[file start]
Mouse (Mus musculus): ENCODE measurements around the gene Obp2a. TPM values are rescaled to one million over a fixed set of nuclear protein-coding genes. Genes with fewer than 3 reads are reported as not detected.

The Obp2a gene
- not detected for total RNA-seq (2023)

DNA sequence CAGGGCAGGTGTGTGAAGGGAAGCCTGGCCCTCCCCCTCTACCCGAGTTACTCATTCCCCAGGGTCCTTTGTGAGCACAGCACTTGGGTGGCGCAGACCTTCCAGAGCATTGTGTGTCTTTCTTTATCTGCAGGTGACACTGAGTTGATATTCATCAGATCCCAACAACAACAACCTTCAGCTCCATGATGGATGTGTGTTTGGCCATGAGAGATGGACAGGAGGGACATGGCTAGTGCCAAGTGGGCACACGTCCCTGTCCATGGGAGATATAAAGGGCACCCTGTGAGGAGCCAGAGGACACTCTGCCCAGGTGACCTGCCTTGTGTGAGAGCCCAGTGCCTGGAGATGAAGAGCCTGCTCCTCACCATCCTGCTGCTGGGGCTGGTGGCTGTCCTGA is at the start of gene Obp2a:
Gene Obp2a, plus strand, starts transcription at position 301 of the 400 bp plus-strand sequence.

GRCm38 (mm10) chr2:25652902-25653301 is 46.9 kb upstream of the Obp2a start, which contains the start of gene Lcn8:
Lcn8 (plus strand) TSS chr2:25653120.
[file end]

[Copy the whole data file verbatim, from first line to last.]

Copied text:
Mouse (Mus musculus): ENCODE measurements around the gene Obp2a. TPM values are rescaled to one million over a fixed set of nuclear protein-coding genes. Genes with fewer than 3 reads are reported as not detected.

The Obp2a gene
- not detected for total RNA-seq (2023)

DNA sequence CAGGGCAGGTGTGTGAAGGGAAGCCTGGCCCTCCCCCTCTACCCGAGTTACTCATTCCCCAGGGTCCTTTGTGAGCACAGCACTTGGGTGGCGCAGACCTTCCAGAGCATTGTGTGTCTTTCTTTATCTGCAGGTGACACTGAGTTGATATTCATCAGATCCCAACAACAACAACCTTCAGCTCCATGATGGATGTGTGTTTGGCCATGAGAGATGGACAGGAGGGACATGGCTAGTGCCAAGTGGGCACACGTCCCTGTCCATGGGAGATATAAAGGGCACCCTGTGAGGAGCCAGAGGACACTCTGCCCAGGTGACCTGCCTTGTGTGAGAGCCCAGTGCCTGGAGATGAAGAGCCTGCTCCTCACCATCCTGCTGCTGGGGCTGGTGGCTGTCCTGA is at the start of gene Obp2a:
Gene Obp2a, plus strand, starts transcription at position 301 of the 400 bp plus-strand sequence.

GRCm38 (mm10) chr2:25652902-25653301 is 46.9 kb upstream of the Obp2a start, which contains the start of gene Lcn8:
Lcn8 (plus strand) TSS chr2:25653120.